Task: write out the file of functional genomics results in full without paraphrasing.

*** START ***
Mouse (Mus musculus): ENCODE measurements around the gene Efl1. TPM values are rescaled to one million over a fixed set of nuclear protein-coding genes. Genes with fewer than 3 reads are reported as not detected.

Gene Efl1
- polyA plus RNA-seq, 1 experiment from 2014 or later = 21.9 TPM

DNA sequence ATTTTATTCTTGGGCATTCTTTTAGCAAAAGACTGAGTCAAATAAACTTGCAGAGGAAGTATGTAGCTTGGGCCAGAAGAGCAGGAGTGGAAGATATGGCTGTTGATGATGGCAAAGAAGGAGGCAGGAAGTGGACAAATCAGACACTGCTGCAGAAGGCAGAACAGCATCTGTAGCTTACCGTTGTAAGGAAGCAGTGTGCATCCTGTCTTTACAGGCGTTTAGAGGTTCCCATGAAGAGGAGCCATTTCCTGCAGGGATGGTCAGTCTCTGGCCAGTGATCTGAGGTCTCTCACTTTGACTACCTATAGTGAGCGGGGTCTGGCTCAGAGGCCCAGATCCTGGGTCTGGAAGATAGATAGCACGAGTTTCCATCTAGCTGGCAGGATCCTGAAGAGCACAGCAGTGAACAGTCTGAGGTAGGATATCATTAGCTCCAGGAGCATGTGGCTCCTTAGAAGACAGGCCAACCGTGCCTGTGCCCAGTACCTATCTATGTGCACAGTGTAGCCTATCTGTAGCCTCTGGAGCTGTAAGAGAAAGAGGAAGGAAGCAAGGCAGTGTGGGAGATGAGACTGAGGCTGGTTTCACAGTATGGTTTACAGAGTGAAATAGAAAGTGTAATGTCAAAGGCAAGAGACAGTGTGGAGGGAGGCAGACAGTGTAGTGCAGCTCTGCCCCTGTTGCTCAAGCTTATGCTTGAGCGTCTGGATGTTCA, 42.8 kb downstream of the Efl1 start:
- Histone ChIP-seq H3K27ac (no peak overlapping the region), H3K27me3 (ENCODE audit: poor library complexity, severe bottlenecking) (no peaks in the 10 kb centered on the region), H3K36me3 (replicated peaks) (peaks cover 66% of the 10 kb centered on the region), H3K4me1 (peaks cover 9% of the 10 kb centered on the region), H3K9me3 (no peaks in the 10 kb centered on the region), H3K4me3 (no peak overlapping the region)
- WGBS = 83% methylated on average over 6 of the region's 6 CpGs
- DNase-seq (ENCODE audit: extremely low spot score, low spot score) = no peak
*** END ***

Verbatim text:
Mouse (Mus musculus): ENCODE measurements around the gene Efl1. TPM values are rescaled to one million over a fixed set of nuclear protein-coding genes. Genes with fewer than 3 reads are reported as not detected.

Gene Efl1
- polyA plus RNA-seq, 1 experiment from 2014 or later = 21.9 TPM

DNA sequence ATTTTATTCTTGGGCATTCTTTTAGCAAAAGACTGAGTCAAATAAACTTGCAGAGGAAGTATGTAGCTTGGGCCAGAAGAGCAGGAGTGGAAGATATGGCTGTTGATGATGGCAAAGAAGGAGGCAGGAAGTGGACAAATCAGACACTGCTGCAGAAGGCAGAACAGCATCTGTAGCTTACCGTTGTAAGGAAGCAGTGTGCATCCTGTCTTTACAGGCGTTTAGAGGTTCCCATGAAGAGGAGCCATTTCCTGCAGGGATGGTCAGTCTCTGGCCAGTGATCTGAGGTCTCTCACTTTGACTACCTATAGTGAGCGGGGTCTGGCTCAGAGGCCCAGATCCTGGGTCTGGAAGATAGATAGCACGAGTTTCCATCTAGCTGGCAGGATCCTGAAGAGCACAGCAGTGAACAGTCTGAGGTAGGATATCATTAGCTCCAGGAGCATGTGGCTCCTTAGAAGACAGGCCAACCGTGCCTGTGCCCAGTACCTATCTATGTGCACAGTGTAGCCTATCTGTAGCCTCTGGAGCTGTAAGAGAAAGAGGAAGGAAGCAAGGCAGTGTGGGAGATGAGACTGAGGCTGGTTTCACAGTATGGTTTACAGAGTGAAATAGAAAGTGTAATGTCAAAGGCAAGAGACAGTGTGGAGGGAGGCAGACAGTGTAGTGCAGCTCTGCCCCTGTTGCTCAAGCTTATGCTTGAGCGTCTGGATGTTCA, 42.8 kb downstream of the Efl1 start:
- Histone ChIP-seq H3K27ac (no peak overlapping the region), H3K27me3 (ENCODE audit: poor library complexity, severe bottlenecking) (no peaks in the 10 kb centered on the region), H3K36me3 (replicated peaks) (peaks cover 66% of the 10 kb centered on the region), H3K4me1 (peaks cover 9% of the 10 kb centered on the region), H3K9me3 (no peaks in the 10 kb centered on the region), H3K4me3 (no peak overlapping the region)
- WGBS = 83% methylated on average over 6 of the region's 6 CpGs
- DNase-seq (ENCODE audit: extremely low spot score, low spot score) = no peak